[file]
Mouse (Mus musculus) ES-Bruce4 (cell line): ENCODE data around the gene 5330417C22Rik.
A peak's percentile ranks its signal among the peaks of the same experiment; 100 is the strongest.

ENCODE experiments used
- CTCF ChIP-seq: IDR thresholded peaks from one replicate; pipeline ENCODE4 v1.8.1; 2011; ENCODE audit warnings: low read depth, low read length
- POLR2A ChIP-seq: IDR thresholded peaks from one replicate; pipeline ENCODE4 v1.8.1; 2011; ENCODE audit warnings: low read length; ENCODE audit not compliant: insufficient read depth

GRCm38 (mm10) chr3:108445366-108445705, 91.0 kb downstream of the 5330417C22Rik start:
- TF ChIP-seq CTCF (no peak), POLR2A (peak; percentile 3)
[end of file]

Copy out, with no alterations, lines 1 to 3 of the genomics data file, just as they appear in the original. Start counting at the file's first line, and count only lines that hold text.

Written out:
Mouse (Mus musculus) ES-Bruce4 (cell line): ENCODE data around the gene 5330417C22Rik.
A peak's percentile ranks its signal among the peaks of the same experiment; 100 is the strongest.

ENCODE experiments used